There are major roles played by Cuba Gooding, jr., Terrence Howard, James Holloway, Yaya Alafia, Elijah Kelly, David Oyelowo, Lenny Kravitz, Colman Domingo and Clarence Williams 3rd all doing better than good jobs.

    Most adults will be familiar with all the civil rights pictures, some recreated, some shown in their original TV stories, such as sit-ins, Freedom Riders, the Black Panther Party, Blacks being hit with water hoses and Black people being put in jail while it might be a good, and new, lesson to those under 35.

    The stunt casting has Robin Williams as President Eisenhower, Liev Schreiber as President Johnson, James Marsden playing John Kennedy, Alan Rickman and Jane Fonda as President and Mrs. Reagan, John Cusack as Nixon, Minka Kelly as Jackie Kennedy and Nelson Ellis. There are appearances by Mariah Carey, Vanessa Redgrave, David Banner and Alex Pettyfer.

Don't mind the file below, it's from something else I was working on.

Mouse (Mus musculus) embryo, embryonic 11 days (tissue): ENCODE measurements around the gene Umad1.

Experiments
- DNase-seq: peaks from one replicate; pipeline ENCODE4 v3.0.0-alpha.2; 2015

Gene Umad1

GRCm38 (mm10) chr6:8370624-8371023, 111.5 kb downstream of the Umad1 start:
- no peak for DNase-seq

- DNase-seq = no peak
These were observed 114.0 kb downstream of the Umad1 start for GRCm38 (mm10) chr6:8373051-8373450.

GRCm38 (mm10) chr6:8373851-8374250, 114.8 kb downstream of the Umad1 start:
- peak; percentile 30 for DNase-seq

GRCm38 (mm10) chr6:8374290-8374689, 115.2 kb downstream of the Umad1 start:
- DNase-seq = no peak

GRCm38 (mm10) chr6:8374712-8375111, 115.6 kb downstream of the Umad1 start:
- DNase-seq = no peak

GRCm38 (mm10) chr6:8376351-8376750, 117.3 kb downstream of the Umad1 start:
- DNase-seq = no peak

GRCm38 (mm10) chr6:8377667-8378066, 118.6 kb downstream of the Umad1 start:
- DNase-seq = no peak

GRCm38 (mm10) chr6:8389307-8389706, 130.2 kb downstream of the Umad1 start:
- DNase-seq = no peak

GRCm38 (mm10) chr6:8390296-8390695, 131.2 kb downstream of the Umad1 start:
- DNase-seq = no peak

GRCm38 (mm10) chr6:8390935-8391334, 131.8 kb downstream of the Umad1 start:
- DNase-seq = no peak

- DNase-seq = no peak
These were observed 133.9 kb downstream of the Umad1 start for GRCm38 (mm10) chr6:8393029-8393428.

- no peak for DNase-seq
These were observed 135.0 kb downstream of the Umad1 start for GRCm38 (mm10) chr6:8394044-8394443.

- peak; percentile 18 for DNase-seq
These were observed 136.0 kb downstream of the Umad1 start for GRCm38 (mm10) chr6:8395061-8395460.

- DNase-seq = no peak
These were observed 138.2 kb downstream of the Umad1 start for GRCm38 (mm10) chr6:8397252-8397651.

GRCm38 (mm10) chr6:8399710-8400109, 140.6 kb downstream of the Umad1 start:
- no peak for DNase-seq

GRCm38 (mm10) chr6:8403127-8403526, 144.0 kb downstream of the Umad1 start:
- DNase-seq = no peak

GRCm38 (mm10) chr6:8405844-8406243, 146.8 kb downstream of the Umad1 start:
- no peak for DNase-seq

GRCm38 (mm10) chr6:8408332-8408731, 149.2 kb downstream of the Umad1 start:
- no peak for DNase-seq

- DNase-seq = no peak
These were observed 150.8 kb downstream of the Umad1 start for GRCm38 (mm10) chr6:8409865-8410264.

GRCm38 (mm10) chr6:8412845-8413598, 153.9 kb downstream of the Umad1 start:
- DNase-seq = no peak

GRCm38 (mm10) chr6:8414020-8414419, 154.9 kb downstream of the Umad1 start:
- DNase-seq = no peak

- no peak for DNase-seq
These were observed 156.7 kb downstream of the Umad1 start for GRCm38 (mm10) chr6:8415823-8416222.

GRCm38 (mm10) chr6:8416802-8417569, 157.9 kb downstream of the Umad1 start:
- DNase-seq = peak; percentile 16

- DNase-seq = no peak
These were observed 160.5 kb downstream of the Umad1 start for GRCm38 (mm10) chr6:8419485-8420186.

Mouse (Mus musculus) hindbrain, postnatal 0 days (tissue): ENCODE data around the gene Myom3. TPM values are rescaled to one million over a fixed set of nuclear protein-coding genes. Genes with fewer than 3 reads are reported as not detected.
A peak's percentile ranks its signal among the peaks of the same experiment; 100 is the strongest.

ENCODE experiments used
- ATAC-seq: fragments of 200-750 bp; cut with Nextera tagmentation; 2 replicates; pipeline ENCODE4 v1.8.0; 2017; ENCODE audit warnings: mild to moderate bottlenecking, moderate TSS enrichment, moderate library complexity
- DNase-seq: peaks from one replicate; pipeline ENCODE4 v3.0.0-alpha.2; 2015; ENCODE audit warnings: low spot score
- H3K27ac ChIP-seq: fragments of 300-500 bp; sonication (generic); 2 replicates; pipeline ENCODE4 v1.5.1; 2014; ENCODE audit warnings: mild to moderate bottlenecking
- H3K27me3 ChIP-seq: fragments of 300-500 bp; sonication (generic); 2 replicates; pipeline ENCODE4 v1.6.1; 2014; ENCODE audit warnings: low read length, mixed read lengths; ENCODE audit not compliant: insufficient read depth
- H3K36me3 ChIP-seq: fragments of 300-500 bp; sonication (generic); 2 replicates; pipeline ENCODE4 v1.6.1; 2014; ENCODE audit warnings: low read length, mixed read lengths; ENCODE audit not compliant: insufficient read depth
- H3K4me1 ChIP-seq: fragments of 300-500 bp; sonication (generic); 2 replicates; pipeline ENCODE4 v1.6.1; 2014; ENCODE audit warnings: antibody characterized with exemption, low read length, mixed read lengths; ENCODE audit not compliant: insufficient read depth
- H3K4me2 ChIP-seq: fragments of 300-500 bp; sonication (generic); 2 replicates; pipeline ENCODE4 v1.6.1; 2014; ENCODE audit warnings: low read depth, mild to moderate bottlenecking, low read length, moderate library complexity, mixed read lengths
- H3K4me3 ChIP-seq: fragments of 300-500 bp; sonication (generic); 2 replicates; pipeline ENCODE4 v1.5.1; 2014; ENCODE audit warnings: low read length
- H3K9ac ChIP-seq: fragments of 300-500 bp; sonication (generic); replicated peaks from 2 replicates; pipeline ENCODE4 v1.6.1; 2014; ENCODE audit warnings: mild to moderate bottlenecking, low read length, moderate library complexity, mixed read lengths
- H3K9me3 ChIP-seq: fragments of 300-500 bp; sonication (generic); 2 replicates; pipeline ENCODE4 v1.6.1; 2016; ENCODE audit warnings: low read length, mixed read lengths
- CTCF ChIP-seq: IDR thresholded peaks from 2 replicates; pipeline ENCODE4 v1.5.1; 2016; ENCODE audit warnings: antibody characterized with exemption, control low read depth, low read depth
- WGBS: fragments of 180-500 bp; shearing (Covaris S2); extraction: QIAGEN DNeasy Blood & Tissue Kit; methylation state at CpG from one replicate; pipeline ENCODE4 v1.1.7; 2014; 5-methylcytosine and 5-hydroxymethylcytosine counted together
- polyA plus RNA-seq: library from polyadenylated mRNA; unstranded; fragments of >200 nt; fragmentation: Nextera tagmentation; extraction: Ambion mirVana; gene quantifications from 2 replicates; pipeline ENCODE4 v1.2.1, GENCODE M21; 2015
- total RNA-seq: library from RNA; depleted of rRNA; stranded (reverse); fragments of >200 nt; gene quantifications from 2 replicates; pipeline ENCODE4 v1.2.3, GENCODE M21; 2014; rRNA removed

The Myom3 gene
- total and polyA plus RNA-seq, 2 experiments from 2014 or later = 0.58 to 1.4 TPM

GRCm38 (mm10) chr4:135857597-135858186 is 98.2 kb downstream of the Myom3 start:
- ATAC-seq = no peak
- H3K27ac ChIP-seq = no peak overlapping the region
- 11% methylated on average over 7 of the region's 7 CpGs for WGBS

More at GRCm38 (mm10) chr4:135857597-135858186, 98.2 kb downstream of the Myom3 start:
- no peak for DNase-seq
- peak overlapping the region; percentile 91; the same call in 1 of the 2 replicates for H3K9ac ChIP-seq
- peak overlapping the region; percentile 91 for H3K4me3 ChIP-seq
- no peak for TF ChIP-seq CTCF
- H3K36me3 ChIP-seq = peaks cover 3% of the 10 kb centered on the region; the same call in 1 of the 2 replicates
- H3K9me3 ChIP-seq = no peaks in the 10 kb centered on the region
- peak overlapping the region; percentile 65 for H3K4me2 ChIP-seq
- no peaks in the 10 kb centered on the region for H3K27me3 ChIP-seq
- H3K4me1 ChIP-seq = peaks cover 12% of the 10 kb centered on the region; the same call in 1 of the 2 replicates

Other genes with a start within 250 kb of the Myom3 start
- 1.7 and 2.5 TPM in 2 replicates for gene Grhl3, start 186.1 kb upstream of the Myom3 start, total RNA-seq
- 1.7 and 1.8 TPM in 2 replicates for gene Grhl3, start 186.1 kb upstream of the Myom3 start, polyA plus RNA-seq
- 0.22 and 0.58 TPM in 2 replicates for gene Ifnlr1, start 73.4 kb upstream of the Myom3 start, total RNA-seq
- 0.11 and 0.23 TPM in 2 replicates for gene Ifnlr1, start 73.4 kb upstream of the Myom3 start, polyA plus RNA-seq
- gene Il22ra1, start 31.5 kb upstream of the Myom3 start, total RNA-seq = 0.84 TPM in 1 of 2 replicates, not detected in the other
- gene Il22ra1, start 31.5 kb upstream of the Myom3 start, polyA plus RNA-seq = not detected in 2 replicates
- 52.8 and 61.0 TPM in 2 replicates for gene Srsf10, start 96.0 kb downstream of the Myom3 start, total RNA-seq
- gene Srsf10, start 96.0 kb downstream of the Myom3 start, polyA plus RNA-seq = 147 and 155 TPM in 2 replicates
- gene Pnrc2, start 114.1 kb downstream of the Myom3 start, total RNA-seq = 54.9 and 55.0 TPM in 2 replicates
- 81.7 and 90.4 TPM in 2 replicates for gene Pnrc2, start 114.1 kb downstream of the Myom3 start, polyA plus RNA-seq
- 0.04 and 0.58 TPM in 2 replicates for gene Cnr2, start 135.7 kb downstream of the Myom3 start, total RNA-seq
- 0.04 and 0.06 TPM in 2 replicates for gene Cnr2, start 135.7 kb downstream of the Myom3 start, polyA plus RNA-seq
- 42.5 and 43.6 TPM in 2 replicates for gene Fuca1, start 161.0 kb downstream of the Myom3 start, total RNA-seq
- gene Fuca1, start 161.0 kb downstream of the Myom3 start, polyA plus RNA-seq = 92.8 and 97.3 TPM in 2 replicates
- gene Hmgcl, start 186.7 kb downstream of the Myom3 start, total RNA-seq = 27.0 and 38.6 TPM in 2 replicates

Forest Whitaker holds the picture together, while Winfrey as his wife gives him solid support. The director, Lee Daniels, loses control of the 3 separate stories, not melding them as well as he should, but does go for the tear ducts and manipulates the audiences feelings. The production values covering the decades of costumes, make-up, hair designs and set designs are first rate from beginning to end.

    The bottom line is that you who lived through the events won’t be able to avoid the feelings but you will feel tricked by the corny screenplay.
    Full Review »